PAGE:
Irish Sign Language (ISL) is among the languages being offered to primary pupils in a new pilot project that will involve at least 100 schools.
The teaching of modern foreign languages is a big gap in Irish primary education but is being explored now as part of a wider revamp of the curriculum.
Under an initiative announced by Education Minister Norma Foley today, third- to sixth-class pupils in a limited number of schools will be given one hour’s tuition per week in a six-week trial.
Schools are being invited to apply to participate in the programme and can nominate a modern foreign language of their choice or ISL, to introduce to their pupils within the normal timetable.
Participation in the language sampler module is open to English-medium and Irish-medium primary and special schools and a minimum of 100 schools will be selected.
Schools will be supported by the Department of Education-funded Post-Primary Languages Ireland in providing the module and will be free to hire their own language tutor or teacher, who will work under the guidance of the class teacher.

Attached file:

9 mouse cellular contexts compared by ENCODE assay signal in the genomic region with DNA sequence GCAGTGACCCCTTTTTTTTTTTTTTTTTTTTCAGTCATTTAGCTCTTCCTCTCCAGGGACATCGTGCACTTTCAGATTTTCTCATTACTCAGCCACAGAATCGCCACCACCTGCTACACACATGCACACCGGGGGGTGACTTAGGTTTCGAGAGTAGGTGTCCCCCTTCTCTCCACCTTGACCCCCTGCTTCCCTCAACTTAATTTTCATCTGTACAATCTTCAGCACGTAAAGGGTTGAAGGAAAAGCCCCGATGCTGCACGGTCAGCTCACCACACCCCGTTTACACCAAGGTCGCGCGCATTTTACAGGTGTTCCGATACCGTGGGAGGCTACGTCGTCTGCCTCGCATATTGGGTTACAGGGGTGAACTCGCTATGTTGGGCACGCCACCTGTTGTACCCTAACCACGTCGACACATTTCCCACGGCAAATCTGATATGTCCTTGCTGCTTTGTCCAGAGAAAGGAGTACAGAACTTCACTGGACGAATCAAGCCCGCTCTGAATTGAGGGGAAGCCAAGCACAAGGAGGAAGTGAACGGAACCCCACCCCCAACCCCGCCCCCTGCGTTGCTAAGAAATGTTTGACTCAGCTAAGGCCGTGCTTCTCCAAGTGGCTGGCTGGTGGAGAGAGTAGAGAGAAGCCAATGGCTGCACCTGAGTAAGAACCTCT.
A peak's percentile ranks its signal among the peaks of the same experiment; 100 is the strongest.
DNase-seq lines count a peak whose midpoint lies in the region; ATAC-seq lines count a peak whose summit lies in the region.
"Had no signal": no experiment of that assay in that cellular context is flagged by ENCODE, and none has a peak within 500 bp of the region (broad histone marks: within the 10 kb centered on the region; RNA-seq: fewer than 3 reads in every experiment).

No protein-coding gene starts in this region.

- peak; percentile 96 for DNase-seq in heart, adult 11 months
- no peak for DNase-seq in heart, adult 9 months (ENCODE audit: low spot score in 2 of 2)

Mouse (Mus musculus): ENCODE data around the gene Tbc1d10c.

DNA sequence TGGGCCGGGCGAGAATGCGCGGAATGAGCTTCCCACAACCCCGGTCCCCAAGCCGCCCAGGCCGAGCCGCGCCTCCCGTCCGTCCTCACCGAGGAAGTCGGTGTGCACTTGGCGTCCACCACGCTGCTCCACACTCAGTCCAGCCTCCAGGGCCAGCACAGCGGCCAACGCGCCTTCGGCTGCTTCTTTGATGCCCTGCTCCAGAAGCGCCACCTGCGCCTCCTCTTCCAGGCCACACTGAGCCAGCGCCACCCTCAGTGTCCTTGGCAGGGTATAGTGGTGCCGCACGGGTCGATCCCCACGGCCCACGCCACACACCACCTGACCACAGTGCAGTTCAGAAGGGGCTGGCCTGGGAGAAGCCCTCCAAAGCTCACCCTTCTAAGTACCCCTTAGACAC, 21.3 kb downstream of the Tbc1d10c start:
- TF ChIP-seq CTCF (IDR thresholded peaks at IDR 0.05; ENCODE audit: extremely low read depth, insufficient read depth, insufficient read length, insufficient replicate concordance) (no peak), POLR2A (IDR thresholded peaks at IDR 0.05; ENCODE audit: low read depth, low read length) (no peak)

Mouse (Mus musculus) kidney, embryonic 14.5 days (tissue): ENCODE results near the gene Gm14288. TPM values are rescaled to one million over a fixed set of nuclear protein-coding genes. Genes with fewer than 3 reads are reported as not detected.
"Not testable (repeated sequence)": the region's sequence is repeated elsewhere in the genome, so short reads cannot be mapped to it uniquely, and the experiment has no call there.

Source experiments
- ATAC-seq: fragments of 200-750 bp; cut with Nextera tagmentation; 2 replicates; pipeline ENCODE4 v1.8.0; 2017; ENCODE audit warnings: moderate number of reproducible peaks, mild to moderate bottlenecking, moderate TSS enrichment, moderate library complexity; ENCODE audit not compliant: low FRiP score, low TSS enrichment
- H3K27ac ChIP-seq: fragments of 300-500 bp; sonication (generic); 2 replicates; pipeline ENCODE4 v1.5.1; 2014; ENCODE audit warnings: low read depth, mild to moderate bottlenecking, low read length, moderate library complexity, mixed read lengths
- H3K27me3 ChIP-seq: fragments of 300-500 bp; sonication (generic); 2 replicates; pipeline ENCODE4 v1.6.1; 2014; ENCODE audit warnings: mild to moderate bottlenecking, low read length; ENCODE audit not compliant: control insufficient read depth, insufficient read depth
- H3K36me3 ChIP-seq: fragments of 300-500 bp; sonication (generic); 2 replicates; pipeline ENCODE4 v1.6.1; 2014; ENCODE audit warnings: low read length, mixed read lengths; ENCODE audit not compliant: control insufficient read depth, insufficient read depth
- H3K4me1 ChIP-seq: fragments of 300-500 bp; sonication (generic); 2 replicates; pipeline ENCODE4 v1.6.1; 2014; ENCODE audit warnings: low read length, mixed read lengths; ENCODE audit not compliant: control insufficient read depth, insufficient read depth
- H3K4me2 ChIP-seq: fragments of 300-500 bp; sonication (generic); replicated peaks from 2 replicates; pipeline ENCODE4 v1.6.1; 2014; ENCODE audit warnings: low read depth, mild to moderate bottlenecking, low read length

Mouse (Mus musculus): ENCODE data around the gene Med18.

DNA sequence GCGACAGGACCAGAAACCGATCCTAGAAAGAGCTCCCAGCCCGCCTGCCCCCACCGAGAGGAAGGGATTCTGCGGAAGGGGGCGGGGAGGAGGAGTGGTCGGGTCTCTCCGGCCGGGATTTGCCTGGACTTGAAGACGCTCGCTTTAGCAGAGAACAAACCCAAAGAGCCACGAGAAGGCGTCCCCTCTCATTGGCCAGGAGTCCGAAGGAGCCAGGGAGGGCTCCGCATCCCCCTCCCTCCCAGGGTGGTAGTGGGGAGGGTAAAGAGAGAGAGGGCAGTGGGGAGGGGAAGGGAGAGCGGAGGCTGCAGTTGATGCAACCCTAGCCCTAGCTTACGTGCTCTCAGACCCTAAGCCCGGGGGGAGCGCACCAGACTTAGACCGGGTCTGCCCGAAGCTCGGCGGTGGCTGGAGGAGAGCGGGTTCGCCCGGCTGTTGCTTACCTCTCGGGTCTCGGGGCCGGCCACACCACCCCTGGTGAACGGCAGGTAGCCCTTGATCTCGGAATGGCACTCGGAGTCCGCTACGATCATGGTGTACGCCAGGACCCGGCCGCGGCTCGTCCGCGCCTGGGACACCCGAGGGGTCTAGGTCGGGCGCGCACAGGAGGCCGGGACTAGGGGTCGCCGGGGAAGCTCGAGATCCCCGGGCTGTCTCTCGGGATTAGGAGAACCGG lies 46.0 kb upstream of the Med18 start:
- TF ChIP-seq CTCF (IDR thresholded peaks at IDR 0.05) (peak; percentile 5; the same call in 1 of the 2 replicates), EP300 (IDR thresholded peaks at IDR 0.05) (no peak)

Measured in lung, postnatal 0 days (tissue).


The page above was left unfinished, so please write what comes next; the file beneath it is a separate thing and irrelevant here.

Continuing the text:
Ms Foley said it would provide pupils with opportunities to expand their experience with languages and also give them confidence in engaging with new languages.
It would also inform future developments in the area of language acquisition and development of the primary curriculum framework, she added
A key aim of the project is to encourage uptake of languages at post-primary level to help equip school-leavers for study and work in a globalised world.
It will also promote awareness among pupils of the range of languages used by their peers, including ISL, in their schools and communities to support greater inclusion and appreciation of diversity in society.
The Government’s Foreign Languages Strategy 2017-26 set an ambition to grow the number of students sitting two languages in State exams by 25pc and to increase the number in higher education studying a foreign language as part of their course by 20pc.